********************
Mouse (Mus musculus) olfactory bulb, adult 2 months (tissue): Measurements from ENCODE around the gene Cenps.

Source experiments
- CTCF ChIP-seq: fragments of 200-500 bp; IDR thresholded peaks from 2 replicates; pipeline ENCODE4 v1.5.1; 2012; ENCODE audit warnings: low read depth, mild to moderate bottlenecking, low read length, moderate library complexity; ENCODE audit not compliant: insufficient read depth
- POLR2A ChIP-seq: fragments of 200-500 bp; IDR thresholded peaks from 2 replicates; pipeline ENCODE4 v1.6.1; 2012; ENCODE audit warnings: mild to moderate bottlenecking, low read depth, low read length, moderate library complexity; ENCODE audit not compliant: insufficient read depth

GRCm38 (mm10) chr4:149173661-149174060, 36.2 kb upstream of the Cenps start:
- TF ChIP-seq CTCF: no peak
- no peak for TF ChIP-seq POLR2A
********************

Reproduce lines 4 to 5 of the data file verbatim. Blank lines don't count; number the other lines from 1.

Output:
- POLR2A ChIP-seq: fragments of 200-500 bp; IDR thresholded peaks from 2 replicates; pipeline ENCODE4 v1.6.1; 2012; ENCODE audit warnings: mild to moderate bottlenecking, low read depth, low read length, moderate library complexity; ENCODE audit not compliant: insufficient read depth

GRCm38 (mm10) chr4:149173661-149174060, 36.2 kb upstream of the Cenps start: